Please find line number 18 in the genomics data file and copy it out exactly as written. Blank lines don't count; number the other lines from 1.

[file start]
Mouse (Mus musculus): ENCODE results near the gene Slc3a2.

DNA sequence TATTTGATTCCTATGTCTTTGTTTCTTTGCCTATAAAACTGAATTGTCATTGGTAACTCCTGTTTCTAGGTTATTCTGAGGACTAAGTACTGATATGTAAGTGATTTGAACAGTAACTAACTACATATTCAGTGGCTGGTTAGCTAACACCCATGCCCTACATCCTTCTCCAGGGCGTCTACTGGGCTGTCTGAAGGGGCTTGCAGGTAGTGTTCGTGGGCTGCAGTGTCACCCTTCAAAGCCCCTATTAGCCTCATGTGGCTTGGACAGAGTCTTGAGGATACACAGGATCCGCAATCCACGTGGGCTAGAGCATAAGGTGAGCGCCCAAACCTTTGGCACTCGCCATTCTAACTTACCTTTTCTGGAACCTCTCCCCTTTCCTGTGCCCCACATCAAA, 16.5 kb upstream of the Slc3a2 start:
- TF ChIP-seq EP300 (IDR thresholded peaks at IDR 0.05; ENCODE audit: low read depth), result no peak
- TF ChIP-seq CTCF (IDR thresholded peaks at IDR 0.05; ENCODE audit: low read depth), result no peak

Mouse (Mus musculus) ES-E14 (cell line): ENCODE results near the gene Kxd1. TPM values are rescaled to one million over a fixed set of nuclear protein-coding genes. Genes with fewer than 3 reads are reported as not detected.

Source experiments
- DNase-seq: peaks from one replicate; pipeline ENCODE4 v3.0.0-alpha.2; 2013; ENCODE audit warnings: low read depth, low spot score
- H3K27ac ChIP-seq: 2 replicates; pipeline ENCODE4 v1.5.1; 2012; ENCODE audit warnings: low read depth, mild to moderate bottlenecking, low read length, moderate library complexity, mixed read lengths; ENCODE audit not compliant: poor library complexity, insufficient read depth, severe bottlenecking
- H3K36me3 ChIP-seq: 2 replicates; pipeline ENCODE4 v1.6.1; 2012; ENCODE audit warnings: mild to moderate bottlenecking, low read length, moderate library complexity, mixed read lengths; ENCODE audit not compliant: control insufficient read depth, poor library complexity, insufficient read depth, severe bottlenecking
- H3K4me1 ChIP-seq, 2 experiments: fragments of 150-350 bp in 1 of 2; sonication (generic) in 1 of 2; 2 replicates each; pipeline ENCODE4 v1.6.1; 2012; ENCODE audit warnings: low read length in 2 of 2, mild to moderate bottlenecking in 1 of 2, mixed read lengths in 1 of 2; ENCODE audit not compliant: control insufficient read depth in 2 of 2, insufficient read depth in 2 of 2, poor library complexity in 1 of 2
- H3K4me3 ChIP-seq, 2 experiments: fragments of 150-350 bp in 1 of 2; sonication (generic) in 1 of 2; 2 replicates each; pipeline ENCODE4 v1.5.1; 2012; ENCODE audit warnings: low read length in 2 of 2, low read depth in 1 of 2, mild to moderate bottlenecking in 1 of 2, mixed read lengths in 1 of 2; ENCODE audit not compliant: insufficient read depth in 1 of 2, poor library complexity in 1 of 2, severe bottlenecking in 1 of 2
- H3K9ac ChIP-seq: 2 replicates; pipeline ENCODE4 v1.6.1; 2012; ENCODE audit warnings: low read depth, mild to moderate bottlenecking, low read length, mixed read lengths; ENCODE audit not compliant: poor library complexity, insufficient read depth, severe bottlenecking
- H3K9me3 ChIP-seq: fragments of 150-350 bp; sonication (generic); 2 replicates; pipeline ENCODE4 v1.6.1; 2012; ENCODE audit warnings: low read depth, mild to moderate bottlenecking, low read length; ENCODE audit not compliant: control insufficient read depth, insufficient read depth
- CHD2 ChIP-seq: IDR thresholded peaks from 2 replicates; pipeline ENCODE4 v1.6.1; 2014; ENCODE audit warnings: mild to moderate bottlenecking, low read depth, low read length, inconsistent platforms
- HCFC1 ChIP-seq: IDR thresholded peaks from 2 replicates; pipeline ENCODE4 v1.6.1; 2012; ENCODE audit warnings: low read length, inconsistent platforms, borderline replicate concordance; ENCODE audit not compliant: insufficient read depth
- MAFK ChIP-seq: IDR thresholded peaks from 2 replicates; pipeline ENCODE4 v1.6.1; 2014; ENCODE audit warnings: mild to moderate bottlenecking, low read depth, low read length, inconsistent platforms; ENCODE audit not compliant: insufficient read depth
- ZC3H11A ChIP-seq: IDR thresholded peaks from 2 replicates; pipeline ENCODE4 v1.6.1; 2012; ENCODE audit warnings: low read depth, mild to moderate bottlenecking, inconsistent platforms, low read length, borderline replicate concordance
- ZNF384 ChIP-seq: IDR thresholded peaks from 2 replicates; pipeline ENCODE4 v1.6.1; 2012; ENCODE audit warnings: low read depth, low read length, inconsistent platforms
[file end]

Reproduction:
- ZNF384 ChIP-seq: IDR thresholded peaks from 2 replicates; pipeline ENCODE4 v1.6.1; 2012; ENCODE audit warnings: low read depth, low read length, inconsistent platforms